Retirement community finds a future

Posted: January 18, 2013

Stapeley, a Germantown retirement community founded by Quakers in 1904, lost $5.7 million over five years through the first half of 2010 and needed an outside rescue.

Stapeley's board sought help from Quaker organizations, such as Friends Services for the Aging and Philadelphia Yearly Meeting, but neither was willing, according to records of a Quaker meeting.

Urged to look beyond the Quaker community, Stapeley's board found Wesley Enhanced Living, a non-profit Hatboro operator of retirement communities with United Methodist roots, which took over Stapeley on April 1, 2010.

But saving Stapeley was not a sure thing.

"Our hope was that if we could salvage it, it would take us three or maybe five years to reinvest the way we have in our other communities, but the turnaround was so much faster," said Jeff Petty, president and chief executive of Wesley, which was founded in 1885.

Already last year, Wesley began planning a $5 million renovation of Stapeley, which occupies five acres at the corner of Greene Street and Washington Lane. Construction is scheduled to start next month, Petty said in an interview this week.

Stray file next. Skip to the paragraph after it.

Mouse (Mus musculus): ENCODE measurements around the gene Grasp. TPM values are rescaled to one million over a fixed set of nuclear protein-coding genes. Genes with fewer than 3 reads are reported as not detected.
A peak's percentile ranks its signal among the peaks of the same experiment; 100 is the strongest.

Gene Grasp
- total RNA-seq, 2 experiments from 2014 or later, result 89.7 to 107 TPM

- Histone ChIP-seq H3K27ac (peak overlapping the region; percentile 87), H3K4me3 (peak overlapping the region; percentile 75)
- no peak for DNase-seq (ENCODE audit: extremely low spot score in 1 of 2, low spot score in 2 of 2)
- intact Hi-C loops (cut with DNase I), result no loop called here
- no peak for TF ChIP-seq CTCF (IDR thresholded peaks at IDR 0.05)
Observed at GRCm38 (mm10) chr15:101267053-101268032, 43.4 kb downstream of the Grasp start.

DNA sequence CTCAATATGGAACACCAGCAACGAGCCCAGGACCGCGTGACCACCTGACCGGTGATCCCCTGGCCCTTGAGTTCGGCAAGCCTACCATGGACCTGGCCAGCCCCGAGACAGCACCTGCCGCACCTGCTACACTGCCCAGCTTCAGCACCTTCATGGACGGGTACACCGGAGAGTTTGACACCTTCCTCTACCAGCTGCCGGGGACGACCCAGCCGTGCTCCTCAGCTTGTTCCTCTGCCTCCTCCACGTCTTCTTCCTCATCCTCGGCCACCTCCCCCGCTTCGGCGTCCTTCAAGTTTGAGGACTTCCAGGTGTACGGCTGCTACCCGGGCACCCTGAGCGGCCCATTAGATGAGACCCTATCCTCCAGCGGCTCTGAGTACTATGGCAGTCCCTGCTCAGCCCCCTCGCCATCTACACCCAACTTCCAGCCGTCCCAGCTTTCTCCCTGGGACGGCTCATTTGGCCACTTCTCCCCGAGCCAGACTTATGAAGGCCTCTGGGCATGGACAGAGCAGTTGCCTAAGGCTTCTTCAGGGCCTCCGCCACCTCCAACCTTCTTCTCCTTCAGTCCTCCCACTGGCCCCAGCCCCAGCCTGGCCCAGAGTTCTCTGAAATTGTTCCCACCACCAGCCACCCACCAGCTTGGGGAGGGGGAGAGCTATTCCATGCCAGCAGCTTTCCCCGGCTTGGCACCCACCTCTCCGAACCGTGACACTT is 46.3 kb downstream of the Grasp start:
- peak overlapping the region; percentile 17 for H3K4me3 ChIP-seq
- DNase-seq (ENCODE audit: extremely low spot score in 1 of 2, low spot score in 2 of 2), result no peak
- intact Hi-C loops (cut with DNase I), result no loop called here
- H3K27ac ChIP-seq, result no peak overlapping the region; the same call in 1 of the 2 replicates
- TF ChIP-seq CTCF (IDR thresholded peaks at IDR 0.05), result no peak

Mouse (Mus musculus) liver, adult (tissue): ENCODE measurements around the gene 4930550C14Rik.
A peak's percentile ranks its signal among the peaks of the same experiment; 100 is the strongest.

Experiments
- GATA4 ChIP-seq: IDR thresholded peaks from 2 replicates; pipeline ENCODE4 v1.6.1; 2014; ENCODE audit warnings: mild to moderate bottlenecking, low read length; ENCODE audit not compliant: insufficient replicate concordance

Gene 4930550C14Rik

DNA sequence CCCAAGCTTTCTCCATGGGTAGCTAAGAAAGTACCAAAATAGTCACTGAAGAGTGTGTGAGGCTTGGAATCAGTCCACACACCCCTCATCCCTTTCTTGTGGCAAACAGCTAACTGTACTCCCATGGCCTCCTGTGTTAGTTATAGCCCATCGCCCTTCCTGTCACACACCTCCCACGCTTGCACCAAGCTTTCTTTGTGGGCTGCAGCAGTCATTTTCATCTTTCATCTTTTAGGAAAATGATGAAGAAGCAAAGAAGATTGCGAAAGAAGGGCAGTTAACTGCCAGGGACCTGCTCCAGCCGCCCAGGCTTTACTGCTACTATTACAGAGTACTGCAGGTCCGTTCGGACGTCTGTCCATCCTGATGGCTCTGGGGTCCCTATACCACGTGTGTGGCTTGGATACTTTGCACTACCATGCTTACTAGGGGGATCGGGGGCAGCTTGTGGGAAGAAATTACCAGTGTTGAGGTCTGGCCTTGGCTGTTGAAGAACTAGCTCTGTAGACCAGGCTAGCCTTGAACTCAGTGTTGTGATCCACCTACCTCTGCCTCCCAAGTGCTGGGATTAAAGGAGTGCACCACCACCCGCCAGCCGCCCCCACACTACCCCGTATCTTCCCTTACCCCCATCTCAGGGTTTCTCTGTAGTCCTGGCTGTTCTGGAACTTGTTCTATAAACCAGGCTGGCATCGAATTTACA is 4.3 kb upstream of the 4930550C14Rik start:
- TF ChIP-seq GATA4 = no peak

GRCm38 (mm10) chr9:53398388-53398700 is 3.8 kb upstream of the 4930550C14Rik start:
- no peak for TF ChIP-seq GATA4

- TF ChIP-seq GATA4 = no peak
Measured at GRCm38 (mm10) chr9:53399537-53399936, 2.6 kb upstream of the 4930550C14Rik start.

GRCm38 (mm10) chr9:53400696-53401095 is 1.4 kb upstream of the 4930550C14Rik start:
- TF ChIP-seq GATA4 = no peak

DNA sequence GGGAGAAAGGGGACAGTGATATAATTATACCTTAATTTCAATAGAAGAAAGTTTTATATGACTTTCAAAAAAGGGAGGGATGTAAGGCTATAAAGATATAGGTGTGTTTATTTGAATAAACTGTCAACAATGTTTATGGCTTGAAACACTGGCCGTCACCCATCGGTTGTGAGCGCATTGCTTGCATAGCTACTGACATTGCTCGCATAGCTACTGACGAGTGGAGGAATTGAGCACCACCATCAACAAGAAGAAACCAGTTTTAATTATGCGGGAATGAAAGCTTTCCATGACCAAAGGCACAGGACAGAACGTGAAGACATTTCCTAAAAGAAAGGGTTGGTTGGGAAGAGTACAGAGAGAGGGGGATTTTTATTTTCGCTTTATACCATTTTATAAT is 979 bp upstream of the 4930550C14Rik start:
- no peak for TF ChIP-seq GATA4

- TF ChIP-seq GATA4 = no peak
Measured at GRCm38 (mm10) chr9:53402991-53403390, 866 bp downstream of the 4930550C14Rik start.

"I think we're going to be able to retain the charm of that place, but dust off some of the cobwebs," Petty said.

The nine-month Stapeley project, which is concentrated in remodeling the facility's 120-bed nursing home, is part of nearly $80 million in renovations in recent years at four Wesley continuing-care retirement communities in Doylestown, Upper Moreland Township, and in Northeast Philadelphia.

Wesley's communities have 1,200 residents and employ more than 900.

Stapeley, founded by Anna T. Jeanes, a philanthropist after whom Jeanes Hospital is named, struggled as an independent, current executive director Paul Zlotolow said.

"Freestanding communities like this one can struggle because you don't have the buying power when it comes to your supplies," said Zlotolow, who worked as a management intern at Stapeley in 2010.

The institution was squeezed in 2008 and 2009, unable to meet the financial conditions of its $13 million in debt, which remains with the organization under Wesley.

Stapeley's bylaws required approval of the transfer to Wesley by the organization that oversees Philadelphia's Quaker meetings. The approval was granted on Jan. 31, 2010, according to the minutes of Chestnut Hill Friends Meeting. No money changed hands.

During Wesley's first full year of ownership, fiscal year ended June 30, 2011, Stapeley - now called Wesley Enhanced Living at Stapeley - swung to a $1 million profit from a $1.8 million loss.

"We were able to eliminate a lot of unnecessary expenses," Petty said.

For example, the previous managers were spending $10,000 a month on ambulance transport for residents, Petty said. Wesley uses its own vans, he said.


Contact Harold Brubaker at 215-854-4651 or hbrubaker@phillynews.com.

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